We illustrated and displayed ceremony and the inference of ceremony at every turn throughout the location – flat screen televisions with ceremonial videos played, graphics of ceremony with captions reading things like….”Mom wanted simple, we needed to say goodbye” and graphics of an urn carrier with pallbearers carrying their loved one to the niche were prominently displayed. The point of all this planning and strategizing was to infer the importance of ceremony to each and every family without us even saying a word. When the arranger or family service counselor began their conference, the family already had a ceremony in mind. We allowed the room to speak for us; we allowed the family to absorb all the information about how important ceremony is at their own pace. The funeral arranger and family service counselor were there to solidify this and take the families new found enthusiasm for ceremony and create it for them in a personalized, unique way. The product comes in naturally, out of necessity, to build and create the perfect ceremony to tell the story of their loved ones life. This was accomplished through tribute blankets, caskets, urns, flowers, memorial folders; register books, DVD’s, etc.

By 2009 our cremation contract average had climbed from $1800 to $3600 and our direct cremation percentage dropped from 80% to 41% and all we did was put our family’s needs first. I understand that not every business needs a complete change in their selection room, but I would be willing to bet that almost all rooms could use some improvement in this area.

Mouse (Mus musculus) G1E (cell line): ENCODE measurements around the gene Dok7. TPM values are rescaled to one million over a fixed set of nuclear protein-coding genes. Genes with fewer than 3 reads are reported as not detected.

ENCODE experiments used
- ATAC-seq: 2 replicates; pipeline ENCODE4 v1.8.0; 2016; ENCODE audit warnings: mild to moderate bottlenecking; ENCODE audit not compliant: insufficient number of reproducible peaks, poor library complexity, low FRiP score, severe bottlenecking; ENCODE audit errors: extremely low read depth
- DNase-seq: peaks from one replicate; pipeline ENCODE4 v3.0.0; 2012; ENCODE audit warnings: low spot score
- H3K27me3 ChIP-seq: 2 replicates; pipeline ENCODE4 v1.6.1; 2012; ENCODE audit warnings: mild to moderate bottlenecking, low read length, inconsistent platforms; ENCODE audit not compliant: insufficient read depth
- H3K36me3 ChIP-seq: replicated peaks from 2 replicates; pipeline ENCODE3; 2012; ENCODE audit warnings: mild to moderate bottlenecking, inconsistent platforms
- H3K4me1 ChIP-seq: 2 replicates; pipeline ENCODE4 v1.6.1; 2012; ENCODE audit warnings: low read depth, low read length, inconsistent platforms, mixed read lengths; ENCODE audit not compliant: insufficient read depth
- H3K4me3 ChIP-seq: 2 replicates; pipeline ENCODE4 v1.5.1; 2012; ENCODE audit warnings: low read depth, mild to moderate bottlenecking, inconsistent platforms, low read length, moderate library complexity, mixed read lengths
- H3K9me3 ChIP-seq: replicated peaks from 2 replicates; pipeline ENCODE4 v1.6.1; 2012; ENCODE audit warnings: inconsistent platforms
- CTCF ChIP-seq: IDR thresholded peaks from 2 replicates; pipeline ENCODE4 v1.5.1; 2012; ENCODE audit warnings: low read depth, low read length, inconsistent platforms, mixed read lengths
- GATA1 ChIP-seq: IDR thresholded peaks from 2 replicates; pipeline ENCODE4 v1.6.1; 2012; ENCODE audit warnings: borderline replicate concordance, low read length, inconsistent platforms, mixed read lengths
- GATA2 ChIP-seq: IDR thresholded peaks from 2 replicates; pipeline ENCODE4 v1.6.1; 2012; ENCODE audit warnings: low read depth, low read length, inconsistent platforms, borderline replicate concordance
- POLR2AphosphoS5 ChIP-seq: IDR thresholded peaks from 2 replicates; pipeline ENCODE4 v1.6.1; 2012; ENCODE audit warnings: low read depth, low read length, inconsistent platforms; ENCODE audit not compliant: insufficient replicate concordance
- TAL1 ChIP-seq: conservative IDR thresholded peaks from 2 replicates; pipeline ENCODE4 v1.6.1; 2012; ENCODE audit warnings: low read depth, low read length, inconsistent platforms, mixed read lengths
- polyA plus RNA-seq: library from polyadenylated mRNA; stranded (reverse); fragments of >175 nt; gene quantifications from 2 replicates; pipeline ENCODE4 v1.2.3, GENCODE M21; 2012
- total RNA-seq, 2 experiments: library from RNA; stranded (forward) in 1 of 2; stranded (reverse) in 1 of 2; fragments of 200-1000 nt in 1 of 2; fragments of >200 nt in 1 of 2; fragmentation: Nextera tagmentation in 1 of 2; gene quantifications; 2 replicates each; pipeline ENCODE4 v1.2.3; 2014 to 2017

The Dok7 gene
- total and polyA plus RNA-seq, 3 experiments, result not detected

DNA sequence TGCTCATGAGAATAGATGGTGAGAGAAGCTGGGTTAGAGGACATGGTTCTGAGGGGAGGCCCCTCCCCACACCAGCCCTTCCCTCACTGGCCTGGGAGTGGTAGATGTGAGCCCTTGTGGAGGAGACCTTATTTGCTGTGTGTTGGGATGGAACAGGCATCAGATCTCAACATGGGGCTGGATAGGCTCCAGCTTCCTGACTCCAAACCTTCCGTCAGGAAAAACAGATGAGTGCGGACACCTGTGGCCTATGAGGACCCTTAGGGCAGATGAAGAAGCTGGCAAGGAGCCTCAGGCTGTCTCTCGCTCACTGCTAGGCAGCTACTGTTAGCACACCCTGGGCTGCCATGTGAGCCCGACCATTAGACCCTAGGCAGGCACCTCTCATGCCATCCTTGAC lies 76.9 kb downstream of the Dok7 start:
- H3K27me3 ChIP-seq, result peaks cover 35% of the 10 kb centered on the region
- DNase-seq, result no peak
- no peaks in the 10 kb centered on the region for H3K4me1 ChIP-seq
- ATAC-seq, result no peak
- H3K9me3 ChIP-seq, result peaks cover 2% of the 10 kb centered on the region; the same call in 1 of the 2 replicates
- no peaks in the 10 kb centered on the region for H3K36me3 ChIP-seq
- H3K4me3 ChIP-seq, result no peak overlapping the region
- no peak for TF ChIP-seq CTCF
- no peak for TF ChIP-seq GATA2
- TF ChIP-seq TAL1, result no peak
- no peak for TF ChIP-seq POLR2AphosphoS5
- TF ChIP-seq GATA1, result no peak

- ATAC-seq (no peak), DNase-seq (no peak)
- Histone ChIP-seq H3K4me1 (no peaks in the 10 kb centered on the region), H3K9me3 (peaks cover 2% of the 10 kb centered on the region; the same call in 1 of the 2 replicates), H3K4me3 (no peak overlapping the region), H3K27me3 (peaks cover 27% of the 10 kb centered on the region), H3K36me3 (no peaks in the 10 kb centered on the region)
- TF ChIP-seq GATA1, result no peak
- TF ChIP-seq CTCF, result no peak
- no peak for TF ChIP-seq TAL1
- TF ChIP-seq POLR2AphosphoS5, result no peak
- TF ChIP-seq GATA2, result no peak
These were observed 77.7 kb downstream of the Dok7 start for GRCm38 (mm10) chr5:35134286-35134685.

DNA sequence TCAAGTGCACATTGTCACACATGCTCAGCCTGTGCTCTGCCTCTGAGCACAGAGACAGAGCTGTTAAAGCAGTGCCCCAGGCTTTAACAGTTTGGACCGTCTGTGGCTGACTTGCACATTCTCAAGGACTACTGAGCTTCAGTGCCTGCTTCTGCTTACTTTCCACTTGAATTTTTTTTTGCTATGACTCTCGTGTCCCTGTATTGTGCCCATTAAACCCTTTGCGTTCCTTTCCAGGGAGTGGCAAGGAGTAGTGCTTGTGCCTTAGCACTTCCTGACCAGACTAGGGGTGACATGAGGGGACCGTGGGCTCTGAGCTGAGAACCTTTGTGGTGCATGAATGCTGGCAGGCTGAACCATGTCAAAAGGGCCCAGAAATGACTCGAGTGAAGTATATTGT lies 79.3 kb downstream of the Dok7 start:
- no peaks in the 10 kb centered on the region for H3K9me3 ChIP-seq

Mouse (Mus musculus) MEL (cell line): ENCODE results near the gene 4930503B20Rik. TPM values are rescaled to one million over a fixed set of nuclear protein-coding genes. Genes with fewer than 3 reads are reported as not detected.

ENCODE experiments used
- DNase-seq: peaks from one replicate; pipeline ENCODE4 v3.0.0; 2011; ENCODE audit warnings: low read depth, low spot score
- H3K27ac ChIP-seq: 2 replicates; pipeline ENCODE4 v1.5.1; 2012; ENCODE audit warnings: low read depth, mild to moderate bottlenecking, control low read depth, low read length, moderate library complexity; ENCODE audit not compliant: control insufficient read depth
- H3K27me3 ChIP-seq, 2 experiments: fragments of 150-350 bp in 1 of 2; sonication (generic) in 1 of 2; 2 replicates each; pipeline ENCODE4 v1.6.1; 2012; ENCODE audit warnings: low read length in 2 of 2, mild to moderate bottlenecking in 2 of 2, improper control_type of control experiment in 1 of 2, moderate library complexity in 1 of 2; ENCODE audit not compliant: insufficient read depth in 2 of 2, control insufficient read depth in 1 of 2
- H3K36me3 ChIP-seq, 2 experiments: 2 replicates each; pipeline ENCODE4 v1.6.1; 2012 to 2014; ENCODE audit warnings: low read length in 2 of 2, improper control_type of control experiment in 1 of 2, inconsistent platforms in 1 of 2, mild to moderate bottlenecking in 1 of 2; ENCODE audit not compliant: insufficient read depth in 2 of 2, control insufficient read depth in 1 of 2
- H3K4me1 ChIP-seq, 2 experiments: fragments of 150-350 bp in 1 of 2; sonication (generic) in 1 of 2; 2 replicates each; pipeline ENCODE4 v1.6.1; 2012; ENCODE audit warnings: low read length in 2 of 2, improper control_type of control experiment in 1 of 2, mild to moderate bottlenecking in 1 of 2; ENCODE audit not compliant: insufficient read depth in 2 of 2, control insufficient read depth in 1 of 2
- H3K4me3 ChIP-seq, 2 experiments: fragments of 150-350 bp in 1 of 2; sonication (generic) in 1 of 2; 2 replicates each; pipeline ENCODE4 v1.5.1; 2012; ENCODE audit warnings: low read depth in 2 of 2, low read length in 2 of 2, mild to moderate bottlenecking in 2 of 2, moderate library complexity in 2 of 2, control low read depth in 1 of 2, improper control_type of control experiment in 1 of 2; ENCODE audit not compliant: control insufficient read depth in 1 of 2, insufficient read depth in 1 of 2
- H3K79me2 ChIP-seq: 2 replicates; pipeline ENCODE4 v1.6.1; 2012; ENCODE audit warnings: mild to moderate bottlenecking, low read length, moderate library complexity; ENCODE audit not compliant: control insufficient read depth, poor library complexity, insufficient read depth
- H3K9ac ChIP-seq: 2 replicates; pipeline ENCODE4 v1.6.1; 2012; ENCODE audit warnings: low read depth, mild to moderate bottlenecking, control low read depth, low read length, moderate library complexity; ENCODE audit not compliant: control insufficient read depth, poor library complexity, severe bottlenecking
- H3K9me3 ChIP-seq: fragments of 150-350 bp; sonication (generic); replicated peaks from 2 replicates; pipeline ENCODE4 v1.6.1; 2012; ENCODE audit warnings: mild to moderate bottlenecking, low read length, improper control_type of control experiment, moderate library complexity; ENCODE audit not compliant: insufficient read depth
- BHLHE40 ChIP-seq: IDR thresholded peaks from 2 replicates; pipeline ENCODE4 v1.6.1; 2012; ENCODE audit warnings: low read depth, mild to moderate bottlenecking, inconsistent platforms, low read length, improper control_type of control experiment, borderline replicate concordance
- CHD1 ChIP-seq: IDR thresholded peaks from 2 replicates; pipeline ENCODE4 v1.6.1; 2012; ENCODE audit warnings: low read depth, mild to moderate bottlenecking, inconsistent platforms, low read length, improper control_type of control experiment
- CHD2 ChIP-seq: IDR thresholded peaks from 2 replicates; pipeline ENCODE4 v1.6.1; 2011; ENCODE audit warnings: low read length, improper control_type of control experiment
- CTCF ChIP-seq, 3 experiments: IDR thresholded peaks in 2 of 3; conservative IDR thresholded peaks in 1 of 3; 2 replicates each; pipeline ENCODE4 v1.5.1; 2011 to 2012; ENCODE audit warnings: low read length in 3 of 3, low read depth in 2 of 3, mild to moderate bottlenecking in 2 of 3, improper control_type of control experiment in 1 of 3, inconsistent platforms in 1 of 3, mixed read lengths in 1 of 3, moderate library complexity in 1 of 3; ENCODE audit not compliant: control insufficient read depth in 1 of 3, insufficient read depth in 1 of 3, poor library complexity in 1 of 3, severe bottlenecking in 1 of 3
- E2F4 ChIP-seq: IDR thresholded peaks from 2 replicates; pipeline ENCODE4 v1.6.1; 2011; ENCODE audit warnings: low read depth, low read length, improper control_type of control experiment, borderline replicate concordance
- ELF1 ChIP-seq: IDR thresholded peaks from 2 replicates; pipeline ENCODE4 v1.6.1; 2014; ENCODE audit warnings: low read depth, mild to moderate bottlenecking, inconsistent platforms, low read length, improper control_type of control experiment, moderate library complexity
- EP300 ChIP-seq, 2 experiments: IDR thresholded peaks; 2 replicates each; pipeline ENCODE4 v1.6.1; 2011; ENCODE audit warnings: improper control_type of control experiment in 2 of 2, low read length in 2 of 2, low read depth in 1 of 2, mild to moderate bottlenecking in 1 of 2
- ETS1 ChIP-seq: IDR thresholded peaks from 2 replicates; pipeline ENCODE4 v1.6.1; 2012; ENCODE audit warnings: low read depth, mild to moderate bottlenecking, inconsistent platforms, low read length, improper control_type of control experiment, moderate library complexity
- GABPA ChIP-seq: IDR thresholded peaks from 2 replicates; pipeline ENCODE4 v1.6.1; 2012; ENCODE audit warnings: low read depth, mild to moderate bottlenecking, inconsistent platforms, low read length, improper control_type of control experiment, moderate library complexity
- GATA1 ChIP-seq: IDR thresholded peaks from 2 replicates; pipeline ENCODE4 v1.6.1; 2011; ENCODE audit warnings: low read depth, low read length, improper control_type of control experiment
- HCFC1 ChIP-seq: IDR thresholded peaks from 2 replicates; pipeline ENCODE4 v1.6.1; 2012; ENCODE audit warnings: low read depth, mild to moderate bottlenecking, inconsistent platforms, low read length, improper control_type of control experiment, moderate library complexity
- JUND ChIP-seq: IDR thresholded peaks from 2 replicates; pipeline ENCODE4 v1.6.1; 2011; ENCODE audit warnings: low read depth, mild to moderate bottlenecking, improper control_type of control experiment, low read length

The best ceremonial room will always outperform the best product room……..in selling product.

I encourage each of you to take an honest look at your business and ask yourself, “Am I doing the right things for my cremation families?” When you answer this question, and if the answer is no, there is a huge opportunity for you and your client families. The sooner you address this question, the sooner you will be on the correct path for true cremation success and truly offering your cremation families the care they are seeking from you and your business.

We must have the courage, compassion and fortitude to address these situations when they present themselves for the sake of our businesses and our families’ well-being. Simply put, we must do the right things for our families and sometimes this means challenging our client families’ limited death care knowledge. This doesn’t mean that we get confrontational or too assertive with our recommendations. It simply means we must act. There are many ways to act on what we know is our responsibility as a funeral and cemetery professional.

In the end, if we take responsibility for doing the right things for our families by providing them with education, information and choices, we all succeed! Our families are blessed with a beautiful ceremony for someone they dearly cared for and we operate and lead a business successfully. FBA


David Navarrete Headshot

David Navarrete is Senior Vice President of Funeral Home Gifts, Inc., the nation’s premier weaver and supplier of tapestry Tribute Blankets to death care providers throughout North America. Navarrete is a licensed funeral director and top producer whose 20 plus year career has included leadership and senior management positions with both corporate and privately held funeral home locations. He can be reached at his office at 682-323-4076 or by e-mail at [email protected]

David Navarrete Headshot

David Navarrete Headshot